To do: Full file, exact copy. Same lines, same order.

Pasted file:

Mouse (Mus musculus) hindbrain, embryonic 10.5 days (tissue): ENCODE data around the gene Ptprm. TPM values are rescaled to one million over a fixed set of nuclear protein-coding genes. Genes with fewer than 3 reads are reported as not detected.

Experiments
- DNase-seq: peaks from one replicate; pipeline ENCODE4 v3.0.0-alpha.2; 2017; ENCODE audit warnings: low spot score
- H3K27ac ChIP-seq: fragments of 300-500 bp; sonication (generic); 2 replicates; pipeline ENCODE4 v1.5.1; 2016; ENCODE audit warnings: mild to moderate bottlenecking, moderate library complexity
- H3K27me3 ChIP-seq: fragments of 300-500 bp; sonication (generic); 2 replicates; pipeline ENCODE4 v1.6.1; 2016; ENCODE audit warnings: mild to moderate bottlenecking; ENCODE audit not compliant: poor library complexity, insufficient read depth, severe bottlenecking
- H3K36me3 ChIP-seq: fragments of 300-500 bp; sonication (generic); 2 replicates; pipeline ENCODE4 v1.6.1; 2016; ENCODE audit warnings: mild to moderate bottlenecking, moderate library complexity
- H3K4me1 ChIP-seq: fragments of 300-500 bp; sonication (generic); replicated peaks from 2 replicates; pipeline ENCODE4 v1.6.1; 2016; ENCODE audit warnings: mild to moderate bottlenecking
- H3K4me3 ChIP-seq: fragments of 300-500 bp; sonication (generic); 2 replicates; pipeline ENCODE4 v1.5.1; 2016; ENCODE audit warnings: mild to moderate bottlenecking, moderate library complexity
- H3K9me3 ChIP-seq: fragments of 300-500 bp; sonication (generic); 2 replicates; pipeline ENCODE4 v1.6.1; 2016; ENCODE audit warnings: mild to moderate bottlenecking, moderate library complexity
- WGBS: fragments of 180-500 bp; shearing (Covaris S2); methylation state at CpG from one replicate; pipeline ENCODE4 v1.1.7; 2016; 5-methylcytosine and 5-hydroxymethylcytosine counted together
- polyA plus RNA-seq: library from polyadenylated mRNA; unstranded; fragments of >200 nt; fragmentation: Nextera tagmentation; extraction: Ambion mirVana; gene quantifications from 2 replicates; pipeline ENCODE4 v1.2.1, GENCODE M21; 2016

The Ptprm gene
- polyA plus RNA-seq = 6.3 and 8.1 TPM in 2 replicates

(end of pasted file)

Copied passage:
Mouse (Mus musculus) hindbrain, embryonic 10.5 days (tissue): ENCODE data around the gene Ptprm. TPM values are rescaled to one million over a fixed set of nuclear protein-coding genes. Genes with fewer than 3 reads are reported as not detected.

Experiments
- DNase-seq: peaks from one replicate; pipeline ENCODE4 v3.0.0-alpha.2; 2017; ENCODE audit warnings: low spot score
- H3K27ac ChIP-seq: fragments of 300-500 bp; sonication (generic); 2 replicates; pipeline ENCODE4 v1.5.1; 2016; ENCODE audit warnings: mild to moderate bottlenecking, moderate library complexity
- H3K27me3 ChIP-seq: fragments of 300-500 bp; sonication (generic); 2 replicates; pipeline ENCODE4 v1.6.1; 2016; ENCODE audit warnings: mild to moderate bottlenecking; ENCODE audit not compliant: poor library complexity, insufficient read depth, severe bottlenecking
- H3K36me3 ChIP-seq: fragments of 300-500 bp; sonication (generic); 2 replicates; pipeline ENCODE4 v1.6.1; 2016; ENCODE audit warnings: mild to moderate bottlenecking, moderate library complexity
- H3K4me1 ChIP-seq: fragments of 300-500 bp; sonication (generic); replicated peaks from 2 replicates; pipeline ENCODE4 v1.6.1; 2016; ENCODE audit warnings: mild to moderate bottlenecking
- H3K4me3 ChIP-seq: fragments of 300-500 bp; sonication (generic); 2 replicates; pipeline ENCODE4 v1.5.1; 2016; ENCODE audit warnings: mild to moderate bottlenecking, moderate library complexity
- H3K9me3 ChIP-seq: fragments of 300-500 bp; sonication (generic); 2 replicates; pipeline ENCODE4 v1.6.1; 2016; ENCODE audit warnings: mild to moderate bottlenecking, moderate library complexity
- WGBS: fragments of 180-500 bp; shearing (Covaris S2); methylation state at CpG from one replicate; pipeline ENCODE4 v1.1.7; 2016; 5-methylcytosine and 5-hydroxymethylcytosine counted together
- polyA plus RNA-seq: library from polyadenylated mRNA; unstranded; fragments of >200 nt; fragmentation: Nextera tagmentation; extraction: Ambion mirVana; gene quantifications from 2 replicates; pipeline ENCODE4 v1.2.1, GENCODE M21; 2016

The Ptprm gene
- polyA plus RNA-seq = 6.3 and 8.1 TPM in 2 replicates